“Sing” (ca. 1939 or 1941)
by Paul D. Battenfield (1896 – 1985)
22 x 28 in., ink and charcoal on paper
This is a spectacular drawing.
Depicting Hitler as a wolf is not surprising. Since the 1930s, his self-given nickname was “Herr Wolf.” And the name “Adolf” is itself derived from an old word for wolf. The theme shows up often, for instance, in Wolfsschanze (the Wolf’s Lair), the name of his Eastern military headquarters.
The cartoon is undated, but one clue, here, is perhaps the focus on small nations. So it is likely to date from after the initial invasion made by the Nazis after Hitler consolidated his power (the Austrian Anschluss, April 1938) and the official declaration of war with England (September 1939), and probably after the Munich agreement and the takeover of Czechoslovakia, when a variety of states were eventually consumed, and this was still called the “phony war” by the British, for the overall lack of obvious aggression taking place. That would put in in the ca. 1939 era.
Alternatively, there is an intriguing option for 1941. The New York Times reproduced the entire text of Mussolini’s February 23, 1941 speech, about which I have more to say a little later, in a cartoon by Shoemaker titled “Is It Worth Saving?” Here is a passage, in which Mussolini references the big bad wolf specifically:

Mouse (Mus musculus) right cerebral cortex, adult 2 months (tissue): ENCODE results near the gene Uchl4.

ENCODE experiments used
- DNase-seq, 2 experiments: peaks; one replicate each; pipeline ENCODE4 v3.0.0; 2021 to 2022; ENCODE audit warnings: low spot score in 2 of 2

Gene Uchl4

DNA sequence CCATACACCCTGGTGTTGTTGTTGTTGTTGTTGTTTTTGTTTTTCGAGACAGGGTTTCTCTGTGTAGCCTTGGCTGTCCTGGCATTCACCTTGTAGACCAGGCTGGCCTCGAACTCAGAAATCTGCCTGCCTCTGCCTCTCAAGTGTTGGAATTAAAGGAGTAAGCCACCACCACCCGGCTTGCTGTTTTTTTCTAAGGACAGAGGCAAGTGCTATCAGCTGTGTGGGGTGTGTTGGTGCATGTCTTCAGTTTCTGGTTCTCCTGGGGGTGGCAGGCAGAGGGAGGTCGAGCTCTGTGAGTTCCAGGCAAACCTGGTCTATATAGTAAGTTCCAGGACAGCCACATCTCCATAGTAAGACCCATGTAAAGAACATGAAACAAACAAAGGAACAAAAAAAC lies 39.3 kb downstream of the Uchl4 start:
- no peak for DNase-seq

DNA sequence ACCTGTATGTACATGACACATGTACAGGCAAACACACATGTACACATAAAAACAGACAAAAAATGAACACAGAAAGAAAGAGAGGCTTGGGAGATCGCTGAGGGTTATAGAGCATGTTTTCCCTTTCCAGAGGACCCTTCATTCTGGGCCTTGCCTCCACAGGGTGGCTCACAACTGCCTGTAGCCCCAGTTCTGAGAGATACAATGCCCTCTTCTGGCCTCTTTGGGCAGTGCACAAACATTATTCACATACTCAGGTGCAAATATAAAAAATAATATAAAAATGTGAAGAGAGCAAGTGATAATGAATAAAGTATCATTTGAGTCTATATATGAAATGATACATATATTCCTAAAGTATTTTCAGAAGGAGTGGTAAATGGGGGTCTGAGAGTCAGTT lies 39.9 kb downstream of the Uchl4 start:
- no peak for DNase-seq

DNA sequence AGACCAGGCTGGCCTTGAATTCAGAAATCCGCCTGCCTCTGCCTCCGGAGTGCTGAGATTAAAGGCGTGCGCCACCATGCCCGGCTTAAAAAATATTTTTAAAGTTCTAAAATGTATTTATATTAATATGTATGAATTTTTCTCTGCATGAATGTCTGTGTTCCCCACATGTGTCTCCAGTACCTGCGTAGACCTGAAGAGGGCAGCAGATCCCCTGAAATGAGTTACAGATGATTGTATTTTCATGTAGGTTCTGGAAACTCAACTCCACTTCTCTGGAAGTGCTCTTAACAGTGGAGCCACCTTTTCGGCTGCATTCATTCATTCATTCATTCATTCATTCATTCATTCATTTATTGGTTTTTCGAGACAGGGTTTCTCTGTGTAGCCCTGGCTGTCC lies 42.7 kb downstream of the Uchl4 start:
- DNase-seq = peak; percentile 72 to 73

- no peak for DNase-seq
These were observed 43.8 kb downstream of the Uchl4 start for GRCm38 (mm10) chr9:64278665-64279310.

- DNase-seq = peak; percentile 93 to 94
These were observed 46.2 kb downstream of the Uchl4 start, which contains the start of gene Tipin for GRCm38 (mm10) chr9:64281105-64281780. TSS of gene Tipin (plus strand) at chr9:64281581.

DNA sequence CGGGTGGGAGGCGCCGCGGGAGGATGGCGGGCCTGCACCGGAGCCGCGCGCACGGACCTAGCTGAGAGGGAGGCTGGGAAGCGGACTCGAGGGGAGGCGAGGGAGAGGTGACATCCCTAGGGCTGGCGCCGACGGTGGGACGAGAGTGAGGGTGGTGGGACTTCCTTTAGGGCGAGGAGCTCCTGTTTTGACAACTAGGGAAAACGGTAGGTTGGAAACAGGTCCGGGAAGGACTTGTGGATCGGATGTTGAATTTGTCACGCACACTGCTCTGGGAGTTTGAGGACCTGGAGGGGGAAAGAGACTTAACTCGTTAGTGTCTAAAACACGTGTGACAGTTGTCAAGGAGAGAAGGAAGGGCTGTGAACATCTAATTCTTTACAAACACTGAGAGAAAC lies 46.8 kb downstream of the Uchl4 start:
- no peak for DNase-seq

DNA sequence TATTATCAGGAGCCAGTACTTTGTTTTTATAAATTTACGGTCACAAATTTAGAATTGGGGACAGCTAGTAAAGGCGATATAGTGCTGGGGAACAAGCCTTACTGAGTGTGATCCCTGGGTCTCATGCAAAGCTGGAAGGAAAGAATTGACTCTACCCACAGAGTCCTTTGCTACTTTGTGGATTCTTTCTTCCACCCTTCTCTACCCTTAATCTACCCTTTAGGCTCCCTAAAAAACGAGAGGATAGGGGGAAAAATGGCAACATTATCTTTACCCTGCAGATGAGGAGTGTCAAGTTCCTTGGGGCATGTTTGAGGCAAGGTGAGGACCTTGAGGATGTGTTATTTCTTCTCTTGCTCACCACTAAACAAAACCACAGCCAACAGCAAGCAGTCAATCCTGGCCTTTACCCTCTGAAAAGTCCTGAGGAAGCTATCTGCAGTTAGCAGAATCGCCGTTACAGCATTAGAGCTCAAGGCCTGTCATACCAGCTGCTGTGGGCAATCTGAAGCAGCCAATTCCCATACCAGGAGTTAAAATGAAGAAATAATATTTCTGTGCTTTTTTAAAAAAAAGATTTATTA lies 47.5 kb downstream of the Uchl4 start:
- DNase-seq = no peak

Let me say now that what is occurring in the United States is one of the most colossal mystifications in all history. Illusion and lying are the basis of American interventionism-illusion that the United States is still a democracy, when instead it is a political and financial oligarchy dominated by Jews, through a personal form of dictatorship. The lie is that the Axis powers, after they finish Great Britain, want to attack America.
Neither in Rome nor Berlin are such fantastic plans as this prepared. These projects could not be made by those who have an inclination for the madhouse. Though we certainly are totalitarian and will always be so, we have our feet on hard ground. Americans who will read what I say should be calm and not believe in the existence of a big bad wolf who wants to devour them.
The artist, Paul Battenfield, is a bit of a cypher. He was part of the cartoonist pool at the Chicago Times, and a two-time Pulitzer finalist, but I have not located that much more about him.